Compliance Statistics

Of the 405 water suppliers reporting, 265 suppliers (65 percent) met, or were within one percent of, their conservation standard; 53 suppliers (13 percent) are between one and five percent of meeting their conservation standard; and 71 suppliers (18 percent) are between five and 15 percent of meeting their conservation standard.

However, there are 16 suppliers (four percent) that are more than 15 percent from meeting their conservation standard. The State Water Board will be contacting all suppliers more than one percent away from meeting their conservation standard and requiring many to provide information about their existing conservation programs and the steps they are taking to boost conservation. The suppliers furthest from meeting their conservation standard will be directed to take additional actions, such as imposing further restrictions on outdoor irrigation and increasing outreach and enforcement. The State Water Board cannot delay in using its enforcement tools to ensure water suppliers reach their mandated reductions.


In his April 1 Executive Order, Governor Brown mandated a 25 percent water use reduction for cities and towns across California.

In May, the State Water Board adopted an emergency regulation requiring an immediate 25 percent reduction in overall potable urban water use. The regulation uses a sliding scale for setting conservation standards, so that communities that have already reduced their residential gallons per capita per day (R‑GPCD) through past conservation will have lower mandates than those that have not made such gains since the last major drought.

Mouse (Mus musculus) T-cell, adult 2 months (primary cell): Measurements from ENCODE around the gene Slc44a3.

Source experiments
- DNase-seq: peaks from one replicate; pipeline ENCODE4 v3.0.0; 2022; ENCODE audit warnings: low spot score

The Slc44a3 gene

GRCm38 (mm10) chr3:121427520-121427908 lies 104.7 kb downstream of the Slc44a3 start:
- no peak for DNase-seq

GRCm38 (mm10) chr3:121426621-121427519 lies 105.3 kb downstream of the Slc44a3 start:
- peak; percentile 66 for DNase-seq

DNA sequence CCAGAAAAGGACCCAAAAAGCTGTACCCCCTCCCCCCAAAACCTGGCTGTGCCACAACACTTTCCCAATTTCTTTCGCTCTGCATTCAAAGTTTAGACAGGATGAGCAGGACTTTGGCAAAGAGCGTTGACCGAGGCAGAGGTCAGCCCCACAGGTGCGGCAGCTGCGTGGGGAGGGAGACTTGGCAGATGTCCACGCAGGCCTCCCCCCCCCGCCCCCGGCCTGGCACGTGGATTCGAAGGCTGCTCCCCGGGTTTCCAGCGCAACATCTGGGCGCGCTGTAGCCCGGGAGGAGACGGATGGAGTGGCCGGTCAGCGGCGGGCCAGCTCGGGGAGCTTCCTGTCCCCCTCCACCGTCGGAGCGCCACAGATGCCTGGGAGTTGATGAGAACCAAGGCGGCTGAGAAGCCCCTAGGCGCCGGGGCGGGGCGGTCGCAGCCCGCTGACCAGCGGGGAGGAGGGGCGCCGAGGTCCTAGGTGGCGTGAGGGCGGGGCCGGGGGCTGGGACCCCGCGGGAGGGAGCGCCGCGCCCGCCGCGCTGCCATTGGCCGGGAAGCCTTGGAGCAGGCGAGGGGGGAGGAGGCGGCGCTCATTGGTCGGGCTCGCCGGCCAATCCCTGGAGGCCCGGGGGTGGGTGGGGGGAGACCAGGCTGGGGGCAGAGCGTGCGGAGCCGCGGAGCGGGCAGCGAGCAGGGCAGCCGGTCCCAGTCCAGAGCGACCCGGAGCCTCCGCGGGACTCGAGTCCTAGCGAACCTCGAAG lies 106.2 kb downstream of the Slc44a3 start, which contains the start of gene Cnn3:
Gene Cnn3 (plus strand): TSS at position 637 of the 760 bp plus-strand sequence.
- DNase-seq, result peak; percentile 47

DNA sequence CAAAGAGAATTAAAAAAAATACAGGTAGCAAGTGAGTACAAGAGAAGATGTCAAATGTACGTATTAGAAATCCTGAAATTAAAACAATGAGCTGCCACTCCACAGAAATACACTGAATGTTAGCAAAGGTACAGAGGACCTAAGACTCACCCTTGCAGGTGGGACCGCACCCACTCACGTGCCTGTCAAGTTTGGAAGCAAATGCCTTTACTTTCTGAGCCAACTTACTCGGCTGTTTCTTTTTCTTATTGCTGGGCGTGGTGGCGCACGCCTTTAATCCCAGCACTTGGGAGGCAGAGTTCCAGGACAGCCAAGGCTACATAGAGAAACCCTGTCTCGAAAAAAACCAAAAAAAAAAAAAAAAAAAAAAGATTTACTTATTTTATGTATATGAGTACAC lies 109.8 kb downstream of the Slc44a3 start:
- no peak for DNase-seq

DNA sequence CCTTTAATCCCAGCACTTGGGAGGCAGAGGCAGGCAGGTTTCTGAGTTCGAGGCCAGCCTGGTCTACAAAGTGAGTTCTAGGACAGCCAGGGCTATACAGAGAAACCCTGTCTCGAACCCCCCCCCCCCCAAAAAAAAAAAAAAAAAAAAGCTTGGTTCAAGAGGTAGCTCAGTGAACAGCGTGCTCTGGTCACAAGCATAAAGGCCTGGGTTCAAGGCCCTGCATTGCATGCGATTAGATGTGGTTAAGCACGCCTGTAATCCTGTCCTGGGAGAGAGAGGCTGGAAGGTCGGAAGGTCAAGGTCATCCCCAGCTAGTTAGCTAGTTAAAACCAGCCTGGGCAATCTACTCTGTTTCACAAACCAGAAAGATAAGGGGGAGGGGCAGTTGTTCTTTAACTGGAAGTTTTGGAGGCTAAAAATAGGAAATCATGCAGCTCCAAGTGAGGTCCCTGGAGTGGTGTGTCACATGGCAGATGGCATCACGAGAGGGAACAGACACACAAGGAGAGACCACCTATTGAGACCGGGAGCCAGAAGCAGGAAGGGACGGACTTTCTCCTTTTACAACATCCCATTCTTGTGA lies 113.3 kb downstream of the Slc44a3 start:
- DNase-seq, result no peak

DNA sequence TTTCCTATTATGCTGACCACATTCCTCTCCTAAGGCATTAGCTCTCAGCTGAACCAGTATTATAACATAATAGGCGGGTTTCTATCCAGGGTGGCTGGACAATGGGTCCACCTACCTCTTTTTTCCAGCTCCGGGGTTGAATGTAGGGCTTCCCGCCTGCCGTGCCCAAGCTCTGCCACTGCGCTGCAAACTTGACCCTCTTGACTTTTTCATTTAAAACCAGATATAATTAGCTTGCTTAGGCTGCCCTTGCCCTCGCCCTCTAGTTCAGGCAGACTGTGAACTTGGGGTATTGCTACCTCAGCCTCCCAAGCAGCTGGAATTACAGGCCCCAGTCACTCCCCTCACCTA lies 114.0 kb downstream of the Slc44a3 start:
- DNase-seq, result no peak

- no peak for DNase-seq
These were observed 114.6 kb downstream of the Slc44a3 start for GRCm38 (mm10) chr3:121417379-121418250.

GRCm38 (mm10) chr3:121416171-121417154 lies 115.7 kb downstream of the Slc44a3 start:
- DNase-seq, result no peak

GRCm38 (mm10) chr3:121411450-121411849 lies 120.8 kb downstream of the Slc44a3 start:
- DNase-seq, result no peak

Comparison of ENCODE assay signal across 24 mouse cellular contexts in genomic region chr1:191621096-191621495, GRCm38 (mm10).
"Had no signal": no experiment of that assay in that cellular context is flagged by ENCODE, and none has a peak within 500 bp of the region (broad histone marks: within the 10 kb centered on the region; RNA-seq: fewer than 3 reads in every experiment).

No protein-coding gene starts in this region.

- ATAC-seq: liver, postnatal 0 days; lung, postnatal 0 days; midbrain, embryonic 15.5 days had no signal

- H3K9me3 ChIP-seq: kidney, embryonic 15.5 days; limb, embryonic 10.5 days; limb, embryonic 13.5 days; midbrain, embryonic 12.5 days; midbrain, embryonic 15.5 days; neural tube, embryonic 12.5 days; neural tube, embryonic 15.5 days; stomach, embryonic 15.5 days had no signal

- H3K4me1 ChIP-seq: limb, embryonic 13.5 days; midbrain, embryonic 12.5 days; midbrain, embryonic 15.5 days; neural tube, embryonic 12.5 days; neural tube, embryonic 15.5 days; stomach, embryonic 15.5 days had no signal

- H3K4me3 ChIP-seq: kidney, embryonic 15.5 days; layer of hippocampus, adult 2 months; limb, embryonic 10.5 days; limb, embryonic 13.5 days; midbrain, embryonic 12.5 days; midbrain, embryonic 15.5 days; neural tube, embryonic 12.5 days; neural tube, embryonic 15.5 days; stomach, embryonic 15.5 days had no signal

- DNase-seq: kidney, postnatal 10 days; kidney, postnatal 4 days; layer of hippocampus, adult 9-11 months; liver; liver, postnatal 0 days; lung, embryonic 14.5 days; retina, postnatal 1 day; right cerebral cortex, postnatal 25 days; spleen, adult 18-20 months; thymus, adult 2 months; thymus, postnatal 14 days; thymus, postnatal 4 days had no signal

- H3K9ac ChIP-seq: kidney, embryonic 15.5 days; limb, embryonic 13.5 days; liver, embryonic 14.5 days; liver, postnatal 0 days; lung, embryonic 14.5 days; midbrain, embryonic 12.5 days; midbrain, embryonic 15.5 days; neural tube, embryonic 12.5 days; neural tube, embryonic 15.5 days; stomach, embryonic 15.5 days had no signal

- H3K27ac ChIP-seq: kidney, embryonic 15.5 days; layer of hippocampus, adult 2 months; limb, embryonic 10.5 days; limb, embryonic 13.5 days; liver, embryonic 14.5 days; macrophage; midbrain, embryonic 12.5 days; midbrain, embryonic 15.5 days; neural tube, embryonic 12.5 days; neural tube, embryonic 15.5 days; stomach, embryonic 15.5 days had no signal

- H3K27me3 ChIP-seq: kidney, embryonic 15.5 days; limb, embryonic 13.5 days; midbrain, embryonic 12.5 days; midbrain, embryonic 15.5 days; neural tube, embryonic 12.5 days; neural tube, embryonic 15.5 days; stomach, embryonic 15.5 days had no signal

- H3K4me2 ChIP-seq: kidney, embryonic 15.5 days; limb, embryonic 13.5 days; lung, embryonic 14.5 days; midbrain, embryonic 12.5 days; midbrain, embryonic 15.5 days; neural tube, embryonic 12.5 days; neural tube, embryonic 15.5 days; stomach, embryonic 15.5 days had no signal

Each month, the State Water Board compares every urban water supplier’s water use with their use for the same month in 2013 to determine if they are on track for meeting their conservation standard. Local water agencies determine the most cost effective and locally appropriate way to achieve their standard. The State Water Board will work closely with water suppliers to implement the regulation and improve local efforts that are falling short.

California has been dealing with the effects of an unprecedented drought. To learn about all the actions the state has taken to manage our water system and cope with the impacts of the drought, visit Drought.CA.Gov.

Support Local Journalism

Support Local Journalism

Readers around Grass Valley and Nevada County make The Union’s work possible. Your financial contribution supports our efforts to deliver quality, locally relevant journalism.

Now more than ever, your support is critical to help us keep our community informed about the evolving coronavirus pandemic and the impact it is having locally. Every contribution, however large or small, will make a difference.

Your donation will help us continue to cover COVID-19 and our other vital local news.


Start a dialogue, stay on topic and be civil.
If you don't follow the rules, your comment may be deleted.

User Legend: iconModerator iconTrusted User